133 million people in the United States celebrated St. Patrick’s Day in 2014. That means that nearly half of the population believed in luck, or green beer, for a day.
But it isn’t always St. Patrick’s Day when people start wishing they could increase their luck or attract good luck. Some people try year-round to emulate the habits of those lucky-son-of-a-guns they know.
Before a speech, speakers silently plead with the powers-that-may-be for a smooth performance. But success isn’t out of their control. The secret to luck–that everyone doesn’t want to admit–is that luck is simply hard work and preparation.
If you want to reach the pot of gold at the end of your speech, learn to make your own with these three tips.
Make Every Rehearsal Count
Dress rehearsals mean giving your presentation as if it were the real thing: full dress, full speech and full use of technology. The only thing missing: a full audience.
Your presentation needs “It Factor” and that “It Factor” comes from confidence. Confidence comes from rehearsal.
But rehearsal isn’t just for what you’re saying. Rehearsing allows you to put your entire presentation through troubleshooting. It’s better to know your technology isn’t compatible with your performance space ahead of time instead of at go-time.
If you can practice in your performance space–perfect–but, if you can’t, get as close to the real thing as possible. That means: get on your feet and give your presentation as if it’s the final show. Doing this will allow you to prepare for any likely hiccups.
Don’t “Wing It”
There’s a fine line between knowing enough to connect and memorizing a speech verbatim, but either is better than knowing nothing.
In fact, under-memorization can cause an uncanny valley effect: the speech is familiar enough to be accessible but foreign enough to be eerie. Your audience will definitely pick up on the awkwardness and uncertainty, dooming your presentation.
Over-memorization is often mistakenly thought of as “becoming boring.” This is inaccurate. You want your speech to be second nature. Do it in the shower. Have people interrupt you. Only by knowing your topic intimately can you be free to expand upon it. Musicians only improvise once they have a solid foundation to go off of.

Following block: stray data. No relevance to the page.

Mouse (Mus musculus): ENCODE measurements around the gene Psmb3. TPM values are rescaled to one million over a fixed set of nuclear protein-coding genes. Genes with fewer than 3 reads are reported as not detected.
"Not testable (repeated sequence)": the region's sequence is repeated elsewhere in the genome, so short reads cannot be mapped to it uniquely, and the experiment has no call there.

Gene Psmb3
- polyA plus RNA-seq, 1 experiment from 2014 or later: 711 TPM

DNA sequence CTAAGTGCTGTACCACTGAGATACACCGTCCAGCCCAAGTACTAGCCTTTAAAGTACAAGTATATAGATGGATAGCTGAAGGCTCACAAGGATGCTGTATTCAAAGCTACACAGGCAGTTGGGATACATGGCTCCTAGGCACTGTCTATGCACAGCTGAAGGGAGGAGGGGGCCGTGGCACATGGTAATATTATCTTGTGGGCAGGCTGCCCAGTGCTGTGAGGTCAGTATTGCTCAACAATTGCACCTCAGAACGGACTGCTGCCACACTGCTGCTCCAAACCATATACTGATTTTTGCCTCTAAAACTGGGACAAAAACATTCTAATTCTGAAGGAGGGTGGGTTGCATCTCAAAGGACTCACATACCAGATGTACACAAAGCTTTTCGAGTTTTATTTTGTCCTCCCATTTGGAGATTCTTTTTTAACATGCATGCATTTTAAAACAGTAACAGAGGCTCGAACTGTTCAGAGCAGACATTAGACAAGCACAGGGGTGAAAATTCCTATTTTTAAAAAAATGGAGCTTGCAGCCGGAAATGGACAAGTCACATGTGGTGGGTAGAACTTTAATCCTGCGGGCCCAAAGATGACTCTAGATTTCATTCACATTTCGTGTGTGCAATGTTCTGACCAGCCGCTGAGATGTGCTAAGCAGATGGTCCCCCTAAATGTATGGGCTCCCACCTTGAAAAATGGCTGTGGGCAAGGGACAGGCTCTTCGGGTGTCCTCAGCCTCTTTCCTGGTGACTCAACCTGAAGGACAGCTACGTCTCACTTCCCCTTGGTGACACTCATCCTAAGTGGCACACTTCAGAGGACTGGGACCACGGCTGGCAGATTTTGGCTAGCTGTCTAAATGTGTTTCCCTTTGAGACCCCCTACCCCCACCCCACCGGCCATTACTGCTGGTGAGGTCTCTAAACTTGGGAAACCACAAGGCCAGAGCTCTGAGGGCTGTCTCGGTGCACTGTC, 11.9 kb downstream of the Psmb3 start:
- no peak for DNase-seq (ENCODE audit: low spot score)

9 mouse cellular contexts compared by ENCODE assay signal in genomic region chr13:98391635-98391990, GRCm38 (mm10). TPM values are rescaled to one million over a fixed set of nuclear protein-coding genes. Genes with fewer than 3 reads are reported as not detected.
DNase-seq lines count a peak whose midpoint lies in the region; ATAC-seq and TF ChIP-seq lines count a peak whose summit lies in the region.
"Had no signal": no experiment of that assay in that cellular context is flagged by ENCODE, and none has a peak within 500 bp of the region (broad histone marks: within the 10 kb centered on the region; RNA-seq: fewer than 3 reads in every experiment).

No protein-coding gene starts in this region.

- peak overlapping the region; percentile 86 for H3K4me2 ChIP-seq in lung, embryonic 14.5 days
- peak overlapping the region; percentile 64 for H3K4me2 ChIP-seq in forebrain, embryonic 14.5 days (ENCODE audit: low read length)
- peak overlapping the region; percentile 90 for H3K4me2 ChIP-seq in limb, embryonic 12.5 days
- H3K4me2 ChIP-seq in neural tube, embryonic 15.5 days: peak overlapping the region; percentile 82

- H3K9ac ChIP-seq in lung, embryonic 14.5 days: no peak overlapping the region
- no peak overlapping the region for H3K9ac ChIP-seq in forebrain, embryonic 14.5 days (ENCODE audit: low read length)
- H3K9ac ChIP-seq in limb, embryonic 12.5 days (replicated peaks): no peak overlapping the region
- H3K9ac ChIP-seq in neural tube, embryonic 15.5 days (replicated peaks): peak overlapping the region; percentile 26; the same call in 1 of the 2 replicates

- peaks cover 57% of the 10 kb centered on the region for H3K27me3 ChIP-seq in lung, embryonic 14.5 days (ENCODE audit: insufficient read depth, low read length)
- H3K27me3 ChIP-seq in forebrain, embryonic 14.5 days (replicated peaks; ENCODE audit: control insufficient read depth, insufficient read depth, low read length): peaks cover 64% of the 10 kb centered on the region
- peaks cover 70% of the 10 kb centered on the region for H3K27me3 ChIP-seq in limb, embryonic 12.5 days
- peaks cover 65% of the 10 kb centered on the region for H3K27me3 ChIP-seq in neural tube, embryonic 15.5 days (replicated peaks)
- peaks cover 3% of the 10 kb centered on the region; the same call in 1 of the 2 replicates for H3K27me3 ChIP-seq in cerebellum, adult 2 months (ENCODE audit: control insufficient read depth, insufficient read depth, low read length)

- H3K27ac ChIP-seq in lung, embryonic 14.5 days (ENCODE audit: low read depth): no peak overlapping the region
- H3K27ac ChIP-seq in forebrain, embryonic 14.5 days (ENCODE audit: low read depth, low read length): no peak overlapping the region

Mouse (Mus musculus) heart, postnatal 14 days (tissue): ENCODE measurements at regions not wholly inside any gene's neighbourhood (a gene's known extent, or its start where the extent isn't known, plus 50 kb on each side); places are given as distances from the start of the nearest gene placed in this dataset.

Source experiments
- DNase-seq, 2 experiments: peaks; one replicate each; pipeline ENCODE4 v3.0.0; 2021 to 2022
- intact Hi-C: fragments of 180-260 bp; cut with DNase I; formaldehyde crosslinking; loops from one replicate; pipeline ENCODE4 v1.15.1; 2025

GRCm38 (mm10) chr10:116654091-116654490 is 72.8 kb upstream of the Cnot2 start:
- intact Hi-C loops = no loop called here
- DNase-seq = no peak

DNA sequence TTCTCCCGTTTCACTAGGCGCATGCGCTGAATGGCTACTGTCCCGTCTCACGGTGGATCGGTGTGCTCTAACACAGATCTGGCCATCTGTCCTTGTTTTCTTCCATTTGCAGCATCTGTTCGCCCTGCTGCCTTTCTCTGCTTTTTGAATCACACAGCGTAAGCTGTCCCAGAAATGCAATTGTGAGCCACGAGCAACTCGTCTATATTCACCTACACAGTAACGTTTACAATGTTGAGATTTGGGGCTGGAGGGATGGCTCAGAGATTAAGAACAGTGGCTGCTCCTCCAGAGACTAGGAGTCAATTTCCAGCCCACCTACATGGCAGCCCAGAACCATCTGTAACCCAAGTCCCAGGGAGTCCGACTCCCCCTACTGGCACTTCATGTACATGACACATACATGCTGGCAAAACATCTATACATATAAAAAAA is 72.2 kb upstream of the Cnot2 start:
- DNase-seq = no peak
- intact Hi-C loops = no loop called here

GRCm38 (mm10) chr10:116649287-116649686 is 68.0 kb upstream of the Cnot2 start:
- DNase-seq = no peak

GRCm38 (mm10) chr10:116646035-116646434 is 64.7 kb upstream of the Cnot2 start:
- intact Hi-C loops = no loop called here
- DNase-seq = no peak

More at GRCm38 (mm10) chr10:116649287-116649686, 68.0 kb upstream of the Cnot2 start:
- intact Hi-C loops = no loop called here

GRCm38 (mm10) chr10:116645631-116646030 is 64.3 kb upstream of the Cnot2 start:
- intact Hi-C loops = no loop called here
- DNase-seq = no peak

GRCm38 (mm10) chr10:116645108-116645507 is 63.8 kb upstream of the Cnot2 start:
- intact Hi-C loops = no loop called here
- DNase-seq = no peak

When you can give your talk in any type of situation and with any type of distraction, you’ll be able to give it to your audience. No sweat.
Perhaps more nerve-racking than giving your presentation is asking for feedback on it. But how will you improve if you don’t know what to work on? To make the most of your practice time, you need an objective viewpoint, not just your experiential one.
If you’re too nervous to approach audience members after your talk, ensure you have something set up beforehand. Video yourself or ask a trusted advisor to sit in on the talk.
After you ask for the feedback, receive it gracefully and learn from it. Don’t try to defend a choice you made that the evaluator may point out as a flaw. Instead, look at it from their point of view and weigh the opinion against other feedback.
Like the old Irish saying, “If it’s drowning you’re after, don’t torment yourself with shallow water,” you have to fully commit to your speech to make it work. Practice it, know it, learn from it.Some people may have all the luck, but that’s only because they put in the work. Be one of the lucky ones this St. Patrick’s Day and remember: practice makes perfect.